Of all the races to go by the wayside in recent years, the 30/50 k is often missed by longtime fans of the cross-country World Cup. Athletes miss it too, and at the annual International Ski Federation (FIS) Calendar Conference this week in Dubrovnik, Croatia, one of the biggest items on athlete representative Kikkan Randall’s agenda is to propose its return.
“[There is] already a mass start at major championships,” Randall said. “Every athlete says it’s something they want to see. It’s something we keep bringing up and it’s not really a FIS decision, it’s more up to the organizers, but it’s…an idea for the future.”
The spring meetings began on Monday, where the governing body’s priorities are to finalize the 2013/2014 World Cup calendar and begin to think about a schedule for the non-championship year in 2015/2016. A major consideration from FIS Cross-Country Race Director Pierre Mignerey’s perspective is to create a race circuit that builds and retains interest in the sport.
“We have some items to be discussed regarding next winter’s calendar,” he said in a FIS Cross Country press release. “I am convinced we will have a good competition program for the Olympic season. For the next seasons, the task for the Cross-Country Committee is to find an event that would retain the interest in our sport also during the ‘no-title year’ of 2016. We have received proposals for a couple of projects and we will discuss them thoroughly.”
In that vein, Randall will bring another format idea to the table for the future that may be of interest to TV stakeholders: a mixed relay where men and women compete together, as seen on the biathlon World Cup.
Another of the major items on her agenda will be to work on a standard procedure for situations like the athletes and governing body experienced in Falun, Sweden, in March, where skiers at World Cup Finals threatened to boycott the last three races on what they thought was a dangerous course. Last-minute meetings before the first race amongst athletes and between Randall and FIS created a media frenzy at the season-ender. In the future, Randall says, athletes don’t want to resort to such a dramatic measure to get results.
“With the situation we encountered at the end of the season where we had a safety concern, we’re figuring out how we could better work with FIS and have a process in place where we don’t have to threaten to boycott to make something happen in the future,” Randall said.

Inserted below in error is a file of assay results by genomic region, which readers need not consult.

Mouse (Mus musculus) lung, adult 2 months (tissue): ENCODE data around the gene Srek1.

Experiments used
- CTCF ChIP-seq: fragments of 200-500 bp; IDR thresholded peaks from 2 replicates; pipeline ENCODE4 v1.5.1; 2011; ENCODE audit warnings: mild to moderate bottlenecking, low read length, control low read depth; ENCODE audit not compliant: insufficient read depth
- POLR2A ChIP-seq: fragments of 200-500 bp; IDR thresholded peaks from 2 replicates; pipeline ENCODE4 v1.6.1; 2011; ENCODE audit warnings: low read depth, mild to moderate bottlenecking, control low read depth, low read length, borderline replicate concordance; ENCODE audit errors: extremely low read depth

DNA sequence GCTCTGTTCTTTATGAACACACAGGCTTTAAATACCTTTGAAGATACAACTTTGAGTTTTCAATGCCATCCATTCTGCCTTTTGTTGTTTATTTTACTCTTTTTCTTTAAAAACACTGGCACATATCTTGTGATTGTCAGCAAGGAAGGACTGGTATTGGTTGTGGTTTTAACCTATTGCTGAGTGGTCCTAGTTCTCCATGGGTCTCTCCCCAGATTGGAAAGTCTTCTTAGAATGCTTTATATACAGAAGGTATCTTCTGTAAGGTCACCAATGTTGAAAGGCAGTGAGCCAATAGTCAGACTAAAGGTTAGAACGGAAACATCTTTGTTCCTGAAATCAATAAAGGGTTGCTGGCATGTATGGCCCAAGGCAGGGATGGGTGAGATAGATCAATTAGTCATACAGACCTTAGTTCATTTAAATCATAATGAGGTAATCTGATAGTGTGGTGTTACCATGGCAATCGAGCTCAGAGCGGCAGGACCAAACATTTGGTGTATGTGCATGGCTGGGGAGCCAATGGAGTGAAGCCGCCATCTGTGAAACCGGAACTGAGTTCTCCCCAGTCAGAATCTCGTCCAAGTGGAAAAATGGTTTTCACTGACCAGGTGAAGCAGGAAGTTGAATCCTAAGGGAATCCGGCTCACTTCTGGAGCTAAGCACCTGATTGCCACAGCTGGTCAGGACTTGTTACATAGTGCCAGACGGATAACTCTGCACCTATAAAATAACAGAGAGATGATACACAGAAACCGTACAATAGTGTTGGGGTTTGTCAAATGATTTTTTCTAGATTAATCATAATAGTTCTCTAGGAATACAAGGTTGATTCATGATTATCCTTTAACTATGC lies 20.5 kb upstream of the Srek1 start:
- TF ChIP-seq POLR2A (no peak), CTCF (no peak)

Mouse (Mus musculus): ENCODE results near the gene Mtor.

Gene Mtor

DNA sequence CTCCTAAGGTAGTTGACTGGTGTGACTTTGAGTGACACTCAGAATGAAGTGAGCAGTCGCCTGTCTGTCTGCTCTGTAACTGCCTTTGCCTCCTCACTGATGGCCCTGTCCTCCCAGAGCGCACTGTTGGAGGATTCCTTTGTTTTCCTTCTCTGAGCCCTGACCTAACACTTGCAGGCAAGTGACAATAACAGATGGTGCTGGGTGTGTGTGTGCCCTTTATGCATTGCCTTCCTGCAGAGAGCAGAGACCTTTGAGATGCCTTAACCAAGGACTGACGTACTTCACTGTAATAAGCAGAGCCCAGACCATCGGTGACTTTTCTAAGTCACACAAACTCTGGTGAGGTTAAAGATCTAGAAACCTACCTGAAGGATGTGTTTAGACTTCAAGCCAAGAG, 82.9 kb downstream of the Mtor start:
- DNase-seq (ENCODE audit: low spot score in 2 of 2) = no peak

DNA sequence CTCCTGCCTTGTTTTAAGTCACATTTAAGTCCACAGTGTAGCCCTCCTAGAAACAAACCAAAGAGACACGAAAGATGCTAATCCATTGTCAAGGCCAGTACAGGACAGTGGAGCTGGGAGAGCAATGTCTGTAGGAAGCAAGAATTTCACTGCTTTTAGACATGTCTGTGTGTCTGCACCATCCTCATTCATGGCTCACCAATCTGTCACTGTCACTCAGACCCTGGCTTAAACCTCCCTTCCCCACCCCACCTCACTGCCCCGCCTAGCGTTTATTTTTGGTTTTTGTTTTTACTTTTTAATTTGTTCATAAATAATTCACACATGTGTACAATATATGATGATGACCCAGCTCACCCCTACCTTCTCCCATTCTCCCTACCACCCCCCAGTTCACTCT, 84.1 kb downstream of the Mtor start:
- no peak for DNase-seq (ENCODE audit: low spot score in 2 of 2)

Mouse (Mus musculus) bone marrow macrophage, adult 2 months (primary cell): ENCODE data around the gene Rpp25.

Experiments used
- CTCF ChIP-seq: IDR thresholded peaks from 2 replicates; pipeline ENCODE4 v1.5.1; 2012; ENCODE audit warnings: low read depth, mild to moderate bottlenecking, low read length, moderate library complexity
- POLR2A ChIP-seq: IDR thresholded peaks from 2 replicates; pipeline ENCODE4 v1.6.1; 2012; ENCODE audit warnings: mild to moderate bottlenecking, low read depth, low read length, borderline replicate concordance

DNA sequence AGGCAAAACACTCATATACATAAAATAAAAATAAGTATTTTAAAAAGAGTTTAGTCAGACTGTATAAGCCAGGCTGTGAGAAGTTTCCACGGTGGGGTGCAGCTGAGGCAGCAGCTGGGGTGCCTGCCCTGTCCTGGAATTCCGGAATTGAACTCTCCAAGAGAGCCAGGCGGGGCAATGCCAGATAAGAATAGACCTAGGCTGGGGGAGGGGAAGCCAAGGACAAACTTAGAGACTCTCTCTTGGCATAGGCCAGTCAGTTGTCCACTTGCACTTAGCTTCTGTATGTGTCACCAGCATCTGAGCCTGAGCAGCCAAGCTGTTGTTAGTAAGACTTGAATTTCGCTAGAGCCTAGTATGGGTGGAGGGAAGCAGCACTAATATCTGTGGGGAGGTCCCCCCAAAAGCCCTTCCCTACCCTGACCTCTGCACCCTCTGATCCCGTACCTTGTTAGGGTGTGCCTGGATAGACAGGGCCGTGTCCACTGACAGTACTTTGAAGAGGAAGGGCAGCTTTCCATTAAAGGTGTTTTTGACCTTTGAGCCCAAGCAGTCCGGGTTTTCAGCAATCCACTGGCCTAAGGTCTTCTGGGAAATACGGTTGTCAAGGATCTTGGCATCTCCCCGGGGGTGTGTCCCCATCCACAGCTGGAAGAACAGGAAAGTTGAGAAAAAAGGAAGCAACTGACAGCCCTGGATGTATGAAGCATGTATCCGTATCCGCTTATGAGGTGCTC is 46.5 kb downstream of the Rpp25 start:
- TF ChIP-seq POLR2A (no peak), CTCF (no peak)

At the time, Randall said the threatened boycott was the biggest way she’d ever seen her fellow athletes come together on an issue, and the outcome was a groundbreaking example of what such unity could achieve. Overall, Randall says the relationship between FIS and World Cup athletes has evolved since she first became a representative of the Athlete’s Commission to the International Ski Federation in 2009. Randall shared her role with fellow representative Sami Jauhojärvi (FIN) for her first two terms, and she begins her newest one with Norway’s Øystein Pettersen, though Pettersen won’t be present in Croatia.
“We’ve learned a lot as far as our place within FIS over the past few years, so hopefully we can continue to improve upon what we’ve built,” Randall said.
Four years ago the meetings were also in Croatia, and at the time the athlete proposals were more basic, like what requirements should be mandatory at each World Cup venue. The formal network of athletes that Randall now leads was in its infancy then, and where once Randall struggled to get athletes to speak their minds freely, she says communication has now improved between athletes and their governing body.
“Before I came on board there was no athlete involvement at the highest level. So I think on the cross-country side it’s been really positive; the cross-country committee has welcomed the athletes’ involvement,” she said. “We’ve done athlete surveys the last three seasons and we have a network of athlete representatives in each country, so the pathway of communication has improved. We still have a lot to do, but I know the way things work now so we can really start making things happen.”